Recognizing and Treating Delayed or Failed Lactogenesis II

Nancy M. Hurst
J Midwifery Womens Health 2007;52:588–594


Delayed or failed achievement of lactogenesis II - the onset of copious milk volume - occurs as a result of various maternal and/or infant factors. Early recognition of these risk factors is critical for clinicians who interact with breastfeeding women so that intervention and achievement of full or partial breastfeeding can be preserved.

Breastfeeding and Maternal and Infant Health Outcomes in Developed Countries

Stanley Ip, M.D., Mei Chung, M.P.H., Gowri Raman, M.D., Priscilla Chew, M.P.H., Nombulelo Magula, M.D., Deirdre DeVine, M.Litt., Thomas Trikalinos, M.D., Ph.D., Joseph Lau, M.D.

Agency for Healthcare Research and Quality, U.S. Department of Health and Human Services, April 2007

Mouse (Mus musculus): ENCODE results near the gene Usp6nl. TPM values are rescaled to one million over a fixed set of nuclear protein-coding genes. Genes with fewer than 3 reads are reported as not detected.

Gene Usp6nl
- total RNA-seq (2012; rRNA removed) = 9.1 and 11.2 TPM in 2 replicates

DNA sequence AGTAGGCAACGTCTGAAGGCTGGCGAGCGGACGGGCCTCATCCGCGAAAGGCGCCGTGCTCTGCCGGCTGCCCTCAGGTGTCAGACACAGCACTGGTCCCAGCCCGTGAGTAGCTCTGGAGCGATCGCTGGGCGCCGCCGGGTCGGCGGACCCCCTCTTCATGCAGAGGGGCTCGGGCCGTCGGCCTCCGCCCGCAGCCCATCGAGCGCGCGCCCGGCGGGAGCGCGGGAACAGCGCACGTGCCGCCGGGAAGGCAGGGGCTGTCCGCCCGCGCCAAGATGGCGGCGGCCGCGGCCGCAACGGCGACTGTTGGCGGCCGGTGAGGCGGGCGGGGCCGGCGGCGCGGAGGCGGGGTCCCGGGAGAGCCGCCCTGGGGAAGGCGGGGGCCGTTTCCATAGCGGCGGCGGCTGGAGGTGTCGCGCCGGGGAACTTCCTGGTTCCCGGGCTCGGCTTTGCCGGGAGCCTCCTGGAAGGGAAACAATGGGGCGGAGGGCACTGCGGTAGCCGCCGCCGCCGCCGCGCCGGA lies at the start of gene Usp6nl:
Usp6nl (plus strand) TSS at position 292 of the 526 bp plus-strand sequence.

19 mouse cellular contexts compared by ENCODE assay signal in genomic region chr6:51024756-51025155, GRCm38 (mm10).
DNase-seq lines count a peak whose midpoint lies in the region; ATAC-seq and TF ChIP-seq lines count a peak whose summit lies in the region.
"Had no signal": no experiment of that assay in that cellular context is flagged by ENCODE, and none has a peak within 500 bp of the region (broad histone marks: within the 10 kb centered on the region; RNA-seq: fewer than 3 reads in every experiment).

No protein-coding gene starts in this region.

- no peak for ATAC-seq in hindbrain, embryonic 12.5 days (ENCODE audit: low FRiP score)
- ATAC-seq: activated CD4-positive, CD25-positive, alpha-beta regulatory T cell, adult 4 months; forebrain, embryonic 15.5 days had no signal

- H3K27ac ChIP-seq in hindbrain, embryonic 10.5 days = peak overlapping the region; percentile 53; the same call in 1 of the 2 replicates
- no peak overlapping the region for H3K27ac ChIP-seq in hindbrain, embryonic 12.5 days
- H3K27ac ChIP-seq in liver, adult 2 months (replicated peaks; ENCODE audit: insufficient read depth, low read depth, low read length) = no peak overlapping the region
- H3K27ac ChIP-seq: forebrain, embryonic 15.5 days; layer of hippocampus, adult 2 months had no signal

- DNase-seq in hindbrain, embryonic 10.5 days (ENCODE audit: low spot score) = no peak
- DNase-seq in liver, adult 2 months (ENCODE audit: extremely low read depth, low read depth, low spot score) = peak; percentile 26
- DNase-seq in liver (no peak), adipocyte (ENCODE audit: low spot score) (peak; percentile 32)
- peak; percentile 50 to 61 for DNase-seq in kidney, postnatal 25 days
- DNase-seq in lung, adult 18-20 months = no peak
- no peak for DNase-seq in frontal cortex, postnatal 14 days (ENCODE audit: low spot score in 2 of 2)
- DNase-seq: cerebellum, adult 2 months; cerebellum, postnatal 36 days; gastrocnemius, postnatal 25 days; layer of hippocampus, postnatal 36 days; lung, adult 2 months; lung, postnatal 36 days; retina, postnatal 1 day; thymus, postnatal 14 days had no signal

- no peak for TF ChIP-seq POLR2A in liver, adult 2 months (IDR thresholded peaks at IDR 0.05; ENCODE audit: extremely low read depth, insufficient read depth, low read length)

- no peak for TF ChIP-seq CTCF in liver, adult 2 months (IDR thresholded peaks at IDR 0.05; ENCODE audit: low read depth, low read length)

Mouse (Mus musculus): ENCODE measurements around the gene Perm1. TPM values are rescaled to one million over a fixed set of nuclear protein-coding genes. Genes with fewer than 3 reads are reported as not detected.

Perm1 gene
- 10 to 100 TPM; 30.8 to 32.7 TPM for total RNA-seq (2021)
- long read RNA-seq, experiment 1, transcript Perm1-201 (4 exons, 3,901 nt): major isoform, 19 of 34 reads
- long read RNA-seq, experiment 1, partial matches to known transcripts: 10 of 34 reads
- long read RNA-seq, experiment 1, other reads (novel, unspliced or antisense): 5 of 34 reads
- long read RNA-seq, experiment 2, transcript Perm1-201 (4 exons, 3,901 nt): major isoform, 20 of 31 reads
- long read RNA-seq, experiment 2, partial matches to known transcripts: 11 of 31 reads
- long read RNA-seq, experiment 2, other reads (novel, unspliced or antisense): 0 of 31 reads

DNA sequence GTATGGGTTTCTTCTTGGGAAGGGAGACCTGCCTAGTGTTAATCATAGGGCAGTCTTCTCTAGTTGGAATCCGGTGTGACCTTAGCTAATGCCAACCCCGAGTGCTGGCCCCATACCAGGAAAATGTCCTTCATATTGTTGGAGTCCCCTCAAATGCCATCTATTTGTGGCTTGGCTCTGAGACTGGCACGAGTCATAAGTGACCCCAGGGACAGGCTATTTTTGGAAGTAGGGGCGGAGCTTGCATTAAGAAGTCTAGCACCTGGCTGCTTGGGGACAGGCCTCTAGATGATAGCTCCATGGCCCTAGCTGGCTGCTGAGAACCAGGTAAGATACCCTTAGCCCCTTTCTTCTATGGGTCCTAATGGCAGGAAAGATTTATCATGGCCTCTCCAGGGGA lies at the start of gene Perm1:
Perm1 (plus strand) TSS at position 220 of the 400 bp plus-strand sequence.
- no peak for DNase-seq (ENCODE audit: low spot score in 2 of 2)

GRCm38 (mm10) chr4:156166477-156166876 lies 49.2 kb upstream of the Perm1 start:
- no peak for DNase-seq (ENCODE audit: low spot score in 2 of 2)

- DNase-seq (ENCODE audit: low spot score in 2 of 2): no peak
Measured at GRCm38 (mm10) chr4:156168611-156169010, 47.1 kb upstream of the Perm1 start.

Structured Abstract

Objectives: We reviewed the evidence on the effects of breastfeeding on short- and long-term infant and maternal health outcomes in developed countries.

Baby‐Friendly: snappy slogan or standard of care?

Philipp BL, Radford A.
Arch Dis Child Fetal Neonatal Ed. 2006 Mar;91(2):F145-9.


Breastfeeding offers significant protection against illness for the infant and numerous health benefits for the mother, including a decreased risk of breast cancer. In 1991, UNICEF and WHO launched the Baby-Friendly Hospital Initiative with the aim of increasing rates of breastfeeding. "Baby-Friendly" is a designation a maternity site can receive by demonstrating to external assessors compliance with the Ten Steps to Successful Breastfeeding. The Ten Steps are a series of best practice standards describing a pattern of care where commonly found practices harmful to breastfeeding are replaced with evidence based practices proven to increase breastfeeding outcome.